The two main skills I wanted to learn/improve were spinning and continental knitting.

Check and Check.

While I don't have a picture, I do pretty much knit continental by default. Only when things get really tough or I have a whole WS purl row to complete do I use throwing rather than picking. I do surprise myself at times that I move into picking hand shape by default when I pick up my knitting.

Generally, my skill level has improved, mostly from practice, but I also discovered blocking and swatching (well I knew they existed before that, but I only started practicing them regularly this past summer).  This has been an easy way to make my projects look and fit better without knitting more stitches.

This time last year I had done mittens, bottom-up hats, and entrelac.

Since finishing up school in May I have made lace shawls, baby sweaters, top-down hats, Mobeus cowls, fair-isle hats.

I don't know where, but my father always quotes the fact that it takes about 10,000 hours of practice to become truly proficient at an activity (that works out to about 1 year, but taking into consideration the realities of life can be about 3 years of hard work).  I have put in quite a few number of hours knitting since last year, but I am still many, many years away from my 10,000 hours.  I also have expanded my color palette.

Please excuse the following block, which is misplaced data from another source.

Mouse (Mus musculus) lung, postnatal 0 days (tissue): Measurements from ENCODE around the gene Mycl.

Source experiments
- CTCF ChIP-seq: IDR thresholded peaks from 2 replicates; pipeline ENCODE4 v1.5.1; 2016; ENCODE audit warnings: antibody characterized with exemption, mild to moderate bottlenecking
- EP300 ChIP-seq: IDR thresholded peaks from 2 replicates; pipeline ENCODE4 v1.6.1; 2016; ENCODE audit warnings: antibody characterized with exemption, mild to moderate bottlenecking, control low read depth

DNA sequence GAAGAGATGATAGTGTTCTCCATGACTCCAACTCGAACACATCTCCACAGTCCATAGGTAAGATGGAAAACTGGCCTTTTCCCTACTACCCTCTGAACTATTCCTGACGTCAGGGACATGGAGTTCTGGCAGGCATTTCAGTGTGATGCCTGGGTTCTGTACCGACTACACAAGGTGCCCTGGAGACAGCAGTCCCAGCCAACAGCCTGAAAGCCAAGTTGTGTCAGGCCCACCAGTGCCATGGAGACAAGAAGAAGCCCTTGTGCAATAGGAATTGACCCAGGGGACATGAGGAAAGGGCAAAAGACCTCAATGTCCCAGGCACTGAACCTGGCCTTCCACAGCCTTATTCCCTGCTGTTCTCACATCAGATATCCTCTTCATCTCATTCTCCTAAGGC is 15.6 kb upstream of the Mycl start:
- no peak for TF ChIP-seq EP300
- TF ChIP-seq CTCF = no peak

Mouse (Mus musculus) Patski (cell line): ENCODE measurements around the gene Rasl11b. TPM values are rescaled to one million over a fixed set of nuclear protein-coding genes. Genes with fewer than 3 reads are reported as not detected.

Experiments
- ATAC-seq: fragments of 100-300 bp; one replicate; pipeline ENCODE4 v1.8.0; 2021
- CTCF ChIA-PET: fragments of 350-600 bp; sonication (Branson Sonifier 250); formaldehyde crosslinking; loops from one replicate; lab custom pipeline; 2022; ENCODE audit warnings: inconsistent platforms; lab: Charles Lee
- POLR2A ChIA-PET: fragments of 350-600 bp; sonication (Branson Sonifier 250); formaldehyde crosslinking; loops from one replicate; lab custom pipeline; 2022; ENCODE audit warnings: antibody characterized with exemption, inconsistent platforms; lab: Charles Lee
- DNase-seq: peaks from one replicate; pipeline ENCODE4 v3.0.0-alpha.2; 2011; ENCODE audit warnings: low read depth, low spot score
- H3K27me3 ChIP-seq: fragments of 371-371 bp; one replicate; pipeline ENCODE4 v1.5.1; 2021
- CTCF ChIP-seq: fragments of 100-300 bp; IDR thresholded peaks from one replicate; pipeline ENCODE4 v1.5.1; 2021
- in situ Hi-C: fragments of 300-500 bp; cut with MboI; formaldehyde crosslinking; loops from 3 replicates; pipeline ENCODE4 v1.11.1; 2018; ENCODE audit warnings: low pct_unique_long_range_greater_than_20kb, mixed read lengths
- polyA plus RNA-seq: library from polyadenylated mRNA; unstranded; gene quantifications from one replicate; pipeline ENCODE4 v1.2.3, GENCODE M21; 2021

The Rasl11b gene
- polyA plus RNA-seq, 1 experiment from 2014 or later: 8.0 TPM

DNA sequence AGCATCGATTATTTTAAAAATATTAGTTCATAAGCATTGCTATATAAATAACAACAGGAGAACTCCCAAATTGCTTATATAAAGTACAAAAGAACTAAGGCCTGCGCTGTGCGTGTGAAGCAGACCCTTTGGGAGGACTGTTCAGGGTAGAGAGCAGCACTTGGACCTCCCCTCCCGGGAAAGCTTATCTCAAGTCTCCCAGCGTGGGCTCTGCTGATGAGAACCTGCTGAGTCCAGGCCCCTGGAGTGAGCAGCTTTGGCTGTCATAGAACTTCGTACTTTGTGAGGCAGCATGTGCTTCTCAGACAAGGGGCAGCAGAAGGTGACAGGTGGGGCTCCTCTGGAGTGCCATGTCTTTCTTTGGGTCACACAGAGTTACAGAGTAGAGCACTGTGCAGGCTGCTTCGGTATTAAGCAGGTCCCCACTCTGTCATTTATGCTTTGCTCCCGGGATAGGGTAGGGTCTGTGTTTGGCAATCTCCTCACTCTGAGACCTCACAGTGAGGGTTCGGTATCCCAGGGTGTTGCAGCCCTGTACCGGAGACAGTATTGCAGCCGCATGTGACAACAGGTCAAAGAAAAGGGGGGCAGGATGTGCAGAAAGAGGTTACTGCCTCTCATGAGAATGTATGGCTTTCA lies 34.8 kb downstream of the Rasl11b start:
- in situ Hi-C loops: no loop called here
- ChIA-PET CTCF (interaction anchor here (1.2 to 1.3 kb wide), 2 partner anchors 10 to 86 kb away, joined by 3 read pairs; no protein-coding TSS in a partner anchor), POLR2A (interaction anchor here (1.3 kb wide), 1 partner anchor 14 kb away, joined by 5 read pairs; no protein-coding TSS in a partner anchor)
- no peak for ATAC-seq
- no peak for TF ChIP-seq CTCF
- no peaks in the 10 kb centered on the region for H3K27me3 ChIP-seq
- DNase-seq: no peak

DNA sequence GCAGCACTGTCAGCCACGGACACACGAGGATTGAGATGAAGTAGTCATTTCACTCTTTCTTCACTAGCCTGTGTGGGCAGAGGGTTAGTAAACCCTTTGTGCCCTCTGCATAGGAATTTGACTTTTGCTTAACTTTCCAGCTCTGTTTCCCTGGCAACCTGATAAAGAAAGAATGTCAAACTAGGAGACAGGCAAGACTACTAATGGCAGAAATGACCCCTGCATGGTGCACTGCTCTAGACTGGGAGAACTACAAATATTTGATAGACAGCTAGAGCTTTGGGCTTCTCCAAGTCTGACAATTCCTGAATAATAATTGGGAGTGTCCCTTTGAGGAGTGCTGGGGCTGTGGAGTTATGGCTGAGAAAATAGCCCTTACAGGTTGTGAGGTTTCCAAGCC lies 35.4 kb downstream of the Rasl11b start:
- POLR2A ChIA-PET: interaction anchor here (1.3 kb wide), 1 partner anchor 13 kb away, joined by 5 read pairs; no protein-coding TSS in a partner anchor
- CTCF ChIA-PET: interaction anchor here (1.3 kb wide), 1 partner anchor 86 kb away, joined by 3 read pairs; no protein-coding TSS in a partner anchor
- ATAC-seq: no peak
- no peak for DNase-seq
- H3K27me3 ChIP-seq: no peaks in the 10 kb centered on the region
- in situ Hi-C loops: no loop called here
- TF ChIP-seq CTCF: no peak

This year, some of the things I want to accomplish are re-learning how to crochet and planning a project from fiber to yarn to finished object.  As far as techniques, I want to work on my colorwork and double knitting and since getting Cookie A.'s Knit.Sock.Love. I have been tempted to try socks, or maybe see if I can turn one of her sock designs into a pair of mittens.  Oooh and dyeing yarn and fiber ... and tatting and making art yarn and ... you get the picture.

On 2010 and Looking Back

Out with the old and in with the new, 2010 is coming to the end and it has been a wild year for me.  Without getting into too much detail, at the end of 2009 I had no idea that I would be here at the end of 2010.

In the past year, I got a Master's degree and moved 1,800 miles.  Now, back home on the shores of Georgian Bay, I am looking for work and playing with fiber.

My father is a numbers guy, he collates facts about his industry and published reports.  In the spirit of my Dad, here is 2010 by the numbers.

  • 23 miles of yarn acquired during the year
  • 18 miles of yarn currently in my stash
  • 4.5 miles of yarn knit into projects
  • 426 yards of handspun yarn
  • 2.6 kilograms of spinning fiber
  • 3 Phat Fiber Boxes
  • 7 pairs of mittens
  • 14 hats
  • 6 shawls or stoles
  • 1 sweater (but it was for a baby)

All in all 2010 was a great year, I discovered spindling and the Phat Fiber crew, got a spinning wheel and made an amazing diversity of projects. I reintroduced my sister, CarlaBee, to knitting and she has made some amazing things as well.

All in all, 2010 has been great, and I look forward to 2011 being even more amazing.